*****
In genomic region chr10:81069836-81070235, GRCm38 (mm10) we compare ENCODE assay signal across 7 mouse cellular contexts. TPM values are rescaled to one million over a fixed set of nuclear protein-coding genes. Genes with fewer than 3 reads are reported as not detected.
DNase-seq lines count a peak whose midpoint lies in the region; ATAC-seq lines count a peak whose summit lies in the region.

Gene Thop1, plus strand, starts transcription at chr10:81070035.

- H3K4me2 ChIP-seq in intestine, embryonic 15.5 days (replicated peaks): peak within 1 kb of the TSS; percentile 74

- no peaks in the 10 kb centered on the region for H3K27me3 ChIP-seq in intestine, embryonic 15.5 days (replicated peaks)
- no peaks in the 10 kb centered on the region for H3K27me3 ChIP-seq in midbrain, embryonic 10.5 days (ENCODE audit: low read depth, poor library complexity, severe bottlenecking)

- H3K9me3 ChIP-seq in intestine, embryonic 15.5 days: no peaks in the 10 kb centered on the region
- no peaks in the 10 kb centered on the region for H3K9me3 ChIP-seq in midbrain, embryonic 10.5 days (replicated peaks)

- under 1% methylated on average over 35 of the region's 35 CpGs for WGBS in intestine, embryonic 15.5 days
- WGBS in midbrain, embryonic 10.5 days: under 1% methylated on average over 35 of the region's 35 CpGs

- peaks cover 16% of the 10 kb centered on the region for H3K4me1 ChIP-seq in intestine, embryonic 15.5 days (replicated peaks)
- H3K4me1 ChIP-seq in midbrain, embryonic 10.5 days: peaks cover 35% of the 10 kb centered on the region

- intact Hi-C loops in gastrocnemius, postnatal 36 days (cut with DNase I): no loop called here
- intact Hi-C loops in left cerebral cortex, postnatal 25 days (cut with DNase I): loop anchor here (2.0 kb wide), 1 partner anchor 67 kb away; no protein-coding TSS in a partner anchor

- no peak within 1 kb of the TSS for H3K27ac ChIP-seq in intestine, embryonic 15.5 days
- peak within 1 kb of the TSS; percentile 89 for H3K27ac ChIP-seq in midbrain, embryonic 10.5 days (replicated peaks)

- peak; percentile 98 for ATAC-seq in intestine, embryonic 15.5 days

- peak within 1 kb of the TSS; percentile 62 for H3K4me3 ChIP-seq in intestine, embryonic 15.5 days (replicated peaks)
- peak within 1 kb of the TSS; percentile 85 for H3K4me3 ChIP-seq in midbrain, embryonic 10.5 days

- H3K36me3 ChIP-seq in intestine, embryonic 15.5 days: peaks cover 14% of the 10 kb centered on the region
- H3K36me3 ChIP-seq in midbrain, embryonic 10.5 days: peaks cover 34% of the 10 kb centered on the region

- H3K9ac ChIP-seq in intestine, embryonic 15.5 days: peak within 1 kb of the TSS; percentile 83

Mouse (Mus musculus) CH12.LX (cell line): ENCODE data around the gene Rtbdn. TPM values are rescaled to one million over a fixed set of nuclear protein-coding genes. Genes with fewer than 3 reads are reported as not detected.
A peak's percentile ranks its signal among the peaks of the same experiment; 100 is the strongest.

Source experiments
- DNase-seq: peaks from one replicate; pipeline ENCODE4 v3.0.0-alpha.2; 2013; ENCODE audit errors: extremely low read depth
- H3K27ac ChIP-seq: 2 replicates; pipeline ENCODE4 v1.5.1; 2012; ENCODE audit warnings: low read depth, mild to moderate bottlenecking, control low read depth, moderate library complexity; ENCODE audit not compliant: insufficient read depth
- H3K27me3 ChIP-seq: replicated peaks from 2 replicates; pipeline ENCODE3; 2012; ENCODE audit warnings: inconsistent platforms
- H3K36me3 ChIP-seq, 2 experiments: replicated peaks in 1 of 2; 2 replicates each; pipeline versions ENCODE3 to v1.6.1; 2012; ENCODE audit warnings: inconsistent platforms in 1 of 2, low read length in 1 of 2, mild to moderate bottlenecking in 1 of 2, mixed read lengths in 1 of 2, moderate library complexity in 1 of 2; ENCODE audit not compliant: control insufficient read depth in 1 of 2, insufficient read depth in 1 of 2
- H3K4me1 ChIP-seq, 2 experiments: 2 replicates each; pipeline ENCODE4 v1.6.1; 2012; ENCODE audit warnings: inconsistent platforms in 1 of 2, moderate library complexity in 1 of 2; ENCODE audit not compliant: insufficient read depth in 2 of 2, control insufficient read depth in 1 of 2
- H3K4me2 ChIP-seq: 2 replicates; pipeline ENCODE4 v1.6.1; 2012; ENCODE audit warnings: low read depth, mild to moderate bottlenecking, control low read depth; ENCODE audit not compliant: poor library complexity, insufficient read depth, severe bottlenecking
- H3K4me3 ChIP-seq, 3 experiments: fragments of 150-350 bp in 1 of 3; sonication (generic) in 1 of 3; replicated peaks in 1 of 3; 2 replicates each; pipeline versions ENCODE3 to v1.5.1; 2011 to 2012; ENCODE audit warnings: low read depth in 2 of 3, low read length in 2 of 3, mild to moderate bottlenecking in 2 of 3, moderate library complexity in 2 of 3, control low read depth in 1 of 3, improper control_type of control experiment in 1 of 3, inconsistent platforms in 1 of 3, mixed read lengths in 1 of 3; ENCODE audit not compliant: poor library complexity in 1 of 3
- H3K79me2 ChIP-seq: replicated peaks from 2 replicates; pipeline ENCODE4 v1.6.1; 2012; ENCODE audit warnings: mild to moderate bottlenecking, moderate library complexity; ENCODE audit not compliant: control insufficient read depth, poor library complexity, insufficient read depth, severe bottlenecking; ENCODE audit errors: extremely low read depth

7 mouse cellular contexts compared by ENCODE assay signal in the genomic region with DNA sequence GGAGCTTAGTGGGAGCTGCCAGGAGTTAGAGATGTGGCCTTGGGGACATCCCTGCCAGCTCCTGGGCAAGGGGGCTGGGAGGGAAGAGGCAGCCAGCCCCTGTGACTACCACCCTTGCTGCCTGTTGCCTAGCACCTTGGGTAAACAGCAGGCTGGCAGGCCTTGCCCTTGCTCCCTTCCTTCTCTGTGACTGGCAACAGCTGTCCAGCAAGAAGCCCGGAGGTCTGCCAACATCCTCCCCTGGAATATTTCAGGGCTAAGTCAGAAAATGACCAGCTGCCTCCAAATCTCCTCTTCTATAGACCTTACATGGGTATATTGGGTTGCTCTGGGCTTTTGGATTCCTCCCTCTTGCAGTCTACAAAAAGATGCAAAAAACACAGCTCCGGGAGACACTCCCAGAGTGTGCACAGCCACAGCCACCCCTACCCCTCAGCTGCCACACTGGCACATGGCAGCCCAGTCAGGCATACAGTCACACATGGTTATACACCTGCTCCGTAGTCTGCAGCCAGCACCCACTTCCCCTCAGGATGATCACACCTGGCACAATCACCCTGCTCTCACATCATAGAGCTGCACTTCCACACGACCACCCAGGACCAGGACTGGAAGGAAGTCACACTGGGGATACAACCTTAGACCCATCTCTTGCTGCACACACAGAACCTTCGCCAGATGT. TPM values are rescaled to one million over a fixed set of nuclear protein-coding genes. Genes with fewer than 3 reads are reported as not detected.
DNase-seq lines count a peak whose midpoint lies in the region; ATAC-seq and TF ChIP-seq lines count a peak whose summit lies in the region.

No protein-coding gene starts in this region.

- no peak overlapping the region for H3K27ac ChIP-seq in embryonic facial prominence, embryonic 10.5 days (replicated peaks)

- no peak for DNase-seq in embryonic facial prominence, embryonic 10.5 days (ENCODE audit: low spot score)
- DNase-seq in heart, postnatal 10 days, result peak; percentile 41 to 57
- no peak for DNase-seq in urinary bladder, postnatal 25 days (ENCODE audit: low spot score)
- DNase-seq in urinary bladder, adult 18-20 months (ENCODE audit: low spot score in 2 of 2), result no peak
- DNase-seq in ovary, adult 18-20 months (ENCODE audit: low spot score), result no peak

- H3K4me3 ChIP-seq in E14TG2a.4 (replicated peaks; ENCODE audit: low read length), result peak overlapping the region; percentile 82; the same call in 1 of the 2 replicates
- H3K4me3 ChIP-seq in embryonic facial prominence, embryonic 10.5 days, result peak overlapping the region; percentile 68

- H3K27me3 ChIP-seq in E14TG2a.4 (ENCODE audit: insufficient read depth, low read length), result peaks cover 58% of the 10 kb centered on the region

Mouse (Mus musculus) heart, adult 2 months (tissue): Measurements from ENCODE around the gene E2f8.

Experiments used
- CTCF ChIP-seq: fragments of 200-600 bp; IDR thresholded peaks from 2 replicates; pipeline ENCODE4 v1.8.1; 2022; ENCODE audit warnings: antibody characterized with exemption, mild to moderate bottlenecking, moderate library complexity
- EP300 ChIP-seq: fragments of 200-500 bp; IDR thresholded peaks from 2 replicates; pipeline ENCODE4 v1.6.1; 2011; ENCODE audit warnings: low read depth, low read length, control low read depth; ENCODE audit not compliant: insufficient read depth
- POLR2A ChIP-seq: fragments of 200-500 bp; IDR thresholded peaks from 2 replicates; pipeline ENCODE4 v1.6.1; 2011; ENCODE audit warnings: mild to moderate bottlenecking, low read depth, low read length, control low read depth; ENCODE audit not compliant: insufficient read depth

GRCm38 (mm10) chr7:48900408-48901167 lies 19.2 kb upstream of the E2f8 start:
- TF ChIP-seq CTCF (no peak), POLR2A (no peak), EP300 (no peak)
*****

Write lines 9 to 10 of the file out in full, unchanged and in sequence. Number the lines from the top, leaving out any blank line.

- under 1% methylated on average over 35 of the region's 35 CpGs for WGBS in intestine, embryonic 15.5 days
- WGBS in midbrain, embryonic 10.5 days: under 1% methylated on average over 35 of the region's 35 CpGs